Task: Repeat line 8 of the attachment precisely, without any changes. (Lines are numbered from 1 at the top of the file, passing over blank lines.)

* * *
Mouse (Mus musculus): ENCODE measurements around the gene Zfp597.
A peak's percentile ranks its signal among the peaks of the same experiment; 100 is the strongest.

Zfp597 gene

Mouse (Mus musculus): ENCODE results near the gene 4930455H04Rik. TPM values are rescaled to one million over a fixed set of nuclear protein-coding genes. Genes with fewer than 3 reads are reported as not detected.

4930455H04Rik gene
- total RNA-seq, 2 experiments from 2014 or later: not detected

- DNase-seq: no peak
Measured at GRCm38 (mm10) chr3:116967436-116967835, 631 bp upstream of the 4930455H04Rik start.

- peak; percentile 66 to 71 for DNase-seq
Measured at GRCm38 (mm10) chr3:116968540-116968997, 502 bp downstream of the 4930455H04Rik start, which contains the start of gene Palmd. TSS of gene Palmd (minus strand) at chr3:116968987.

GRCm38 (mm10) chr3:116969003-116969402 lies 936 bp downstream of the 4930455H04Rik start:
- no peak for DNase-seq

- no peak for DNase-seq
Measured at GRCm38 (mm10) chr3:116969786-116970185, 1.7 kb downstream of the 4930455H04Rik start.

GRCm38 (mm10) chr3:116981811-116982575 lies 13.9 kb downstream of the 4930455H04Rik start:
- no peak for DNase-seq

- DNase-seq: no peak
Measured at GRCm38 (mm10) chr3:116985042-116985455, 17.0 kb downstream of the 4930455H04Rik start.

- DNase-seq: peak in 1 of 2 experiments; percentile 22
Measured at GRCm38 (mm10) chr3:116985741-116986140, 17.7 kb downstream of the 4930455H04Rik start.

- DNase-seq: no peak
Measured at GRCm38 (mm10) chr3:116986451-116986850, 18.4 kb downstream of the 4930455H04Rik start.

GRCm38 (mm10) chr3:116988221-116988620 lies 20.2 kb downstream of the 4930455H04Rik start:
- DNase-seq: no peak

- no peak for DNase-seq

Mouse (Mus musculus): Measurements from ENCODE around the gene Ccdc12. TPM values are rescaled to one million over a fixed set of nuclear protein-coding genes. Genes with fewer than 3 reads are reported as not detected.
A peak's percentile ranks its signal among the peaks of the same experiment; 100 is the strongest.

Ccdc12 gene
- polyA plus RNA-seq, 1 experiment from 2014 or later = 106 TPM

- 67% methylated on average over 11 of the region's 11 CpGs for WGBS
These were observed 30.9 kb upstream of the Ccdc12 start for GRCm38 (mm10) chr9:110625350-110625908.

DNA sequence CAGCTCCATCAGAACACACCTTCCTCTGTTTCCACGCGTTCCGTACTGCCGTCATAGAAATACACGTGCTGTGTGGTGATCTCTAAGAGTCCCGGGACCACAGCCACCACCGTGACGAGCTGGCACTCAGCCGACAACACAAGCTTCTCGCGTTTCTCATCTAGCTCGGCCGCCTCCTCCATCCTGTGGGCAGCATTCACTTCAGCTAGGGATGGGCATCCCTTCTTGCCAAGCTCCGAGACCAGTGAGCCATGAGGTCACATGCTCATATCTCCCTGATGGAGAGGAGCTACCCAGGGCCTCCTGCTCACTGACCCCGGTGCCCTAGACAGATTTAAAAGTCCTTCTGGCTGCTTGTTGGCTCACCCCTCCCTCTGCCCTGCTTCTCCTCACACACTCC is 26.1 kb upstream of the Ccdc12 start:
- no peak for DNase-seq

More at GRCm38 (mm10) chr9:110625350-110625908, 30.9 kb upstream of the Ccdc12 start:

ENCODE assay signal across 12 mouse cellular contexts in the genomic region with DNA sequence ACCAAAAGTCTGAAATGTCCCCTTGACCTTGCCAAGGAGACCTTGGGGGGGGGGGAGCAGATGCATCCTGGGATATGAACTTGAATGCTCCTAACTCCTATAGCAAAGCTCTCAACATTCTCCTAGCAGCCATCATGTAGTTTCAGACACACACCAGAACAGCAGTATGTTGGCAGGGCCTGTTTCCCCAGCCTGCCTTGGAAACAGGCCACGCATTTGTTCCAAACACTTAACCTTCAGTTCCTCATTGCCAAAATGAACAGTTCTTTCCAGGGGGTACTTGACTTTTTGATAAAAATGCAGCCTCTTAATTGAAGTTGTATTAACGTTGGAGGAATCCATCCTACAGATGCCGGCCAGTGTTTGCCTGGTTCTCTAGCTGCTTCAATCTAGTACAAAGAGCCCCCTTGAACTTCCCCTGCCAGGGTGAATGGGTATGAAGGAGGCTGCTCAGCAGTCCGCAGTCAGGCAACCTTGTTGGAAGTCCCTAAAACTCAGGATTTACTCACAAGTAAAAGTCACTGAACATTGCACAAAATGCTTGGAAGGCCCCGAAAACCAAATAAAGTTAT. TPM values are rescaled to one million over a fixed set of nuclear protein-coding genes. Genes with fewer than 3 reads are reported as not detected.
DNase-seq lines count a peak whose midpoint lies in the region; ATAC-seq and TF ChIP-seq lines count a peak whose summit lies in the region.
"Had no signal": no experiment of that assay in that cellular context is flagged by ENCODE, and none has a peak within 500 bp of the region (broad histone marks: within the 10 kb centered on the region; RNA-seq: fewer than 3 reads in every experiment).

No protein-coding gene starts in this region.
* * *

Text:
Measured at GRCm38 (mm10) chr3:116967436-116967835, 631 bp upstream of the 4930455H04Rik start.